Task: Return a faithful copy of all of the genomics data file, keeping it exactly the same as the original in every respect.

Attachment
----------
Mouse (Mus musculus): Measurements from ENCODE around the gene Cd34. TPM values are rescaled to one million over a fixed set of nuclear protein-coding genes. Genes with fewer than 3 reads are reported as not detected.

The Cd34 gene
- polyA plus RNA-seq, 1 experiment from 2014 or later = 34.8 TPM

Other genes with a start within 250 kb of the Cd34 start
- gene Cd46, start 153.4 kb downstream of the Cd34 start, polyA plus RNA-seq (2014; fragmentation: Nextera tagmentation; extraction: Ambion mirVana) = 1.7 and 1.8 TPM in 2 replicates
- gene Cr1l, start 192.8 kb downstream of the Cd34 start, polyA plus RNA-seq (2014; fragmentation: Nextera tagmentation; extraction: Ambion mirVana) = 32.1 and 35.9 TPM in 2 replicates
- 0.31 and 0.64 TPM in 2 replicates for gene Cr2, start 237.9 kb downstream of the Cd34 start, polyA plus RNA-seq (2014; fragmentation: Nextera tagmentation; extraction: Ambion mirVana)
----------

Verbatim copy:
Mouse (Mus musculus): Measurements from ENCODE around the gene Cd34. TPM values are rescaled to one million over a fixed set of nuclear protein-coding genes. Genes with fewer than 3 reads are reported as not detected.

The Cd34 gene
- polyA plus RNA-seq, 1 experiment from 2014 or later = 34.8 TPM

Other genes with a start within 250 kb of the Cd34 start
- gene Cd46, start 153.4 kb downstream of the Cd34 start, polyA plus RNA-seq (2014; fragmentation: Nextera tagmentation; extraction: Ambion mirVana) = 1.7 and 1.8 TPM in 2 replicates
- gene Cr1l, start 192.8 kb downstream of the Cd34 start, polyA plus RNA-seq (2014; fragmentation: Nextera tagmentation; extraction: Ambion mirVana) = 32.1 and 35.9 TPM in 2 replicates
- 0.31 and 0.64 TPM in 2 replicates for gene Cr2, start 237.9 kb downstream of the Cd34 start, polyA plus RNA-seq (2014; fragmentation: Nextera tagmentation; extraction: Ambion mirVana)